where ρ denotes the density of the member to be heated (kg/m3), C denotes the specific heat of the member (J/kg/K). V denotes the volume of the member (m3), ΔT denotes a difference in the temperature elevation of the member to the set temperature (K), and P denotes power input to the halogen heater (W). This coupled with the color temperature of 2,500 K or above, allows the warm-up characteristic of the radiation heat source to be effectively attained, further improves manipulability, and further saves energy. In addition, the various effects described in relation to the above advantage (1) are achieved.

(4) There can be reduced a heat loss ascribable to the convection of inactive gas filled in the radiation heat source, so that the emission efficiency of the heat source is enhanced. Such a heat source, when combined with inactive gas having a heavy molecular weight, suppresses the vaporization of a tungsten filament and thereby enhances durability.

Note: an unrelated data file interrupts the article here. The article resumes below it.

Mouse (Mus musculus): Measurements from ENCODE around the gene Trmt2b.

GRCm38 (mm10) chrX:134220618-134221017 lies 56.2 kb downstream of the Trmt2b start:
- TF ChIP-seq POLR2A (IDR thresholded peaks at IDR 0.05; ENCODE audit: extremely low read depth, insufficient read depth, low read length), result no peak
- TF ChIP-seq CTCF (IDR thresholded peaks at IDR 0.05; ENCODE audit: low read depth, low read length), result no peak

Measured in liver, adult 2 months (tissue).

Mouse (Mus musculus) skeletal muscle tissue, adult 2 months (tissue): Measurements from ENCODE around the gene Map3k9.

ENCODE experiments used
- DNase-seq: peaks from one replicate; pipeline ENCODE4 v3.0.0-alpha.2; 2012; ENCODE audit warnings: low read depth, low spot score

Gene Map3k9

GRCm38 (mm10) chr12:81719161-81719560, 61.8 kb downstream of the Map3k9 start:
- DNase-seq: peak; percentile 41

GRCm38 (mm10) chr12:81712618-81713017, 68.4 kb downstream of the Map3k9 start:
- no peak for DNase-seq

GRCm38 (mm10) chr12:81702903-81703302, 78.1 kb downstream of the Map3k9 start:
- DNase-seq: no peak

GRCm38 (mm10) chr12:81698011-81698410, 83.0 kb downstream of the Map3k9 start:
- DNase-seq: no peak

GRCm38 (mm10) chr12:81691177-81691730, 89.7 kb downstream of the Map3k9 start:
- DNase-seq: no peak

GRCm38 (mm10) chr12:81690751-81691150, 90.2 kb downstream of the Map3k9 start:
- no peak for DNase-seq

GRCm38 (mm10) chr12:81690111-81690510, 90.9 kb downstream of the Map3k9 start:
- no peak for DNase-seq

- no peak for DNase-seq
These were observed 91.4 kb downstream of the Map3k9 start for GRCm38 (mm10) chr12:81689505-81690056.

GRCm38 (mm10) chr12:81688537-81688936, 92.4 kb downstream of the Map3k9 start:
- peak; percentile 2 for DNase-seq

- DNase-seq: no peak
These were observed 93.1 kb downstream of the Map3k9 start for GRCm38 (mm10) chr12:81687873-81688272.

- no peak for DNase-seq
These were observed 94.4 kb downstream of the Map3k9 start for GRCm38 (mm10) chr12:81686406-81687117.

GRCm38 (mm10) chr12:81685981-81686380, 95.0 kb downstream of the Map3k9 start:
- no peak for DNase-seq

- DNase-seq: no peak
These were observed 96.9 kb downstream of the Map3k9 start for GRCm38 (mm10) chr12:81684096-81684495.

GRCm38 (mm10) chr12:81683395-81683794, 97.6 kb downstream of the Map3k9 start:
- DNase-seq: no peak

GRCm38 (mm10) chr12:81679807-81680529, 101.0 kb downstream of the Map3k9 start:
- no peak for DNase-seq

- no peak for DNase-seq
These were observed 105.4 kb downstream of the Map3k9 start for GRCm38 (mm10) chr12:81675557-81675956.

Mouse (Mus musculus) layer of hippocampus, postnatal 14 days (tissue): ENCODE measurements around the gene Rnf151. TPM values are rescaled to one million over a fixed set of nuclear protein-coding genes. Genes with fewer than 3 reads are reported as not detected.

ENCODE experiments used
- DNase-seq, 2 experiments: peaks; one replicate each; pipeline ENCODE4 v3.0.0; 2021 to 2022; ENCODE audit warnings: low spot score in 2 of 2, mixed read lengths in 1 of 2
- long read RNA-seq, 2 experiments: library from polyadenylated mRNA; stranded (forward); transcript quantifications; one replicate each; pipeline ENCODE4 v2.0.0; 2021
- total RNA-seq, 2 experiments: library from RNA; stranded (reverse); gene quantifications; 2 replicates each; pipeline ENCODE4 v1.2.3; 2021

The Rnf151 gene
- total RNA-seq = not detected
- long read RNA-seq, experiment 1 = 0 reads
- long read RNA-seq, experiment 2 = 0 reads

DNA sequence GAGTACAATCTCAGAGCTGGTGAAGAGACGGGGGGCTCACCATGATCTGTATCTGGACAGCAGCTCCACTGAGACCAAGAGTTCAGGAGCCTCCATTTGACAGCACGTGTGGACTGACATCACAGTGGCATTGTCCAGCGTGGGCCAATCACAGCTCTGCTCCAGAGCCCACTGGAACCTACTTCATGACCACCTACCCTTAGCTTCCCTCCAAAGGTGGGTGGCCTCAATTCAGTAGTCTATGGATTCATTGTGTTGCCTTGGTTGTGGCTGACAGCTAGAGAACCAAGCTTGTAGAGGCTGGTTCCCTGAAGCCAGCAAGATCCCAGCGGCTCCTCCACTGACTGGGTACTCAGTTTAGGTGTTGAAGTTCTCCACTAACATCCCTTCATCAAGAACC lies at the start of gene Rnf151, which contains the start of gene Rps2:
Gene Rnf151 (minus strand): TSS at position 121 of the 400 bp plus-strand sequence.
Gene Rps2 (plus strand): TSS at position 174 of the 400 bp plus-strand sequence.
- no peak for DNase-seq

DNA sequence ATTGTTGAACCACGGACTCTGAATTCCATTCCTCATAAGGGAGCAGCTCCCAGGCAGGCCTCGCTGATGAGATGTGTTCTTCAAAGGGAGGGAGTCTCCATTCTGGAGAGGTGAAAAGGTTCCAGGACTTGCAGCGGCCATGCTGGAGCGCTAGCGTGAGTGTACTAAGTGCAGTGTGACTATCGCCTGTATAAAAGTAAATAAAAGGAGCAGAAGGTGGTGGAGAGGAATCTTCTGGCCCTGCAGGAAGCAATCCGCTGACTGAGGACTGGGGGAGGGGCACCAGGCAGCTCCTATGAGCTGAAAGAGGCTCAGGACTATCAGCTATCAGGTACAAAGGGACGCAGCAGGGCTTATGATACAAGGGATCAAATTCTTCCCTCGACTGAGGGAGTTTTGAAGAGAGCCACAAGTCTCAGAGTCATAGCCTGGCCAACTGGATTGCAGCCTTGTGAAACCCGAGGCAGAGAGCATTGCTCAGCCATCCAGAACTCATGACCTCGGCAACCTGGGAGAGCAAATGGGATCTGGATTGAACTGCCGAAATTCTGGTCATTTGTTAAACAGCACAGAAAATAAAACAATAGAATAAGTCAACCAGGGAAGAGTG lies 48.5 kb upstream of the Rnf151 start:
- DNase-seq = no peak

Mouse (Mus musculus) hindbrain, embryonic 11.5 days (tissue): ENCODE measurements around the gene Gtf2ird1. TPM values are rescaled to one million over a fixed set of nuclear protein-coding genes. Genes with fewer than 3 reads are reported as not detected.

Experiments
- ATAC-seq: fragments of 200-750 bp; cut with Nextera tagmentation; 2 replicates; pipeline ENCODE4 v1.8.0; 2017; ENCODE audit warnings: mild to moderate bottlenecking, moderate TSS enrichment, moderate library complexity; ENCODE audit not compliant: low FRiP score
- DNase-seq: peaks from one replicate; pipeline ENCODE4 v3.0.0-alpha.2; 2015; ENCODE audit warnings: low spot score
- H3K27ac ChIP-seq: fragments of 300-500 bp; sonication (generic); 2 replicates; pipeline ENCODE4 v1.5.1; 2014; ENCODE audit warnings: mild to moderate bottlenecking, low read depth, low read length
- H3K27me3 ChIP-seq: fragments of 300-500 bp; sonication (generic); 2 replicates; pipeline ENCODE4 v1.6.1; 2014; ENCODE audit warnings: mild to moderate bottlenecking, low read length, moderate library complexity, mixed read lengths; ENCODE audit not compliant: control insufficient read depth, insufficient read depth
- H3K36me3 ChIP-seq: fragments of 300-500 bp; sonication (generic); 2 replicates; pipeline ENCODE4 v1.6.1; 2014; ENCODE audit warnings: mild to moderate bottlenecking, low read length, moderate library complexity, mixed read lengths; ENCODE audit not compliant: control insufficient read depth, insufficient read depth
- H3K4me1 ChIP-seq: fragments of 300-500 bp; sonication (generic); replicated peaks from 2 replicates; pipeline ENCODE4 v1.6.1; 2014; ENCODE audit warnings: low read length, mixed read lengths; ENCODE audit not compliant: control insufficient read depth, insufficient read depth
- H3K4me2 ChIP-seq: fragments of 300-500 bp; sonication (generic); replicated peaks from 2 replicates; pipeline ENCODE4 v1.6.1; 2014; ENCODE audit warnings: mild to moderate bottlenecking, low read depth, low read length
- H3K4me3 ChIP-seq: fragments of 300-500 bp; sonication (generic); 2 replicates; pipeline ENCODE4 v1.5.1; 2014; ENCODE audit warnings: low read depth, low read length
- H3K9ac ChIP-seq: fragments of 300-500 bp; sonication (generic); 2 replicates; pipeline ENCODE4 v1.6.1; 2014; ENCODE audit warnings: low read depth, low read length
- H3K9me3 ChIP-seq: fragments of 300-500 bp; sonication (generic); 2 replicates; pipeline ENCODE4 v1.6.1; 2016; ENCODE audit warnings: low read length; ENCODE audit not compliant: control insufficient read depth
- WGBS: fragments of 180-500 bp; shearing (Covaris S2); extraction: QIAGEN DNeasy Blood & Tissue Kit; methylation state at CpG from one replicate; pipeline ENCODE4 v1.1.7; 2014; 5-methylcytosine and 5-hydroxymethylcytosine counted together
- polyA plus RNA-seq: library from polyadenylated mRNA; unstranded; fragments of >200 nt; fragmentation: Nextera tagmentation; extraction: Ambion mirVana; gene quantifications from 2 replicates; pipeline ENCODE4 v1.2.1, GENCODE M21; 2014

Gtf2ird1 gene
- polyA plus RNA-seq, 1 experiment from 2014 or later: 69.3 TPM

Third Embodiment

In another alternative embodiment to be described, the inactive gas is implemented by gas whose major component is krypton. Generally, a glass tube and gas confined therein absorb about one-fourth of radiation from a filament, resulting in a heat loss that slows down warm-up. The illustrative embodiment pays attention to and improves a heat loss relating to heat transfer that is ascribable to the convection of the gas in the glass tube. Specifically, the illustrative embodiment suppresses heat migration in the glass tube 28 due to the inactive gas so as to reduce the heat loss in the glass tube 28 as far as possible.

FIG. 24 compares argon, krypton and xenon, which are specific inactive gases, with respect to heat conductivity. As shown, krypton is lower in heat conductivity than argon, but higher in heat conductivity than xenon. Stated another way, krypton is higher in molecular weight than argon, but smaller in molecular weight than xenon. While nitrogen or argon has customarily been used with a radiation heater, krypton or xenon lower in heat conductivity than argon is capable of reducing an energy loss ascribable to heat conduction to occur in.the glass tube 28.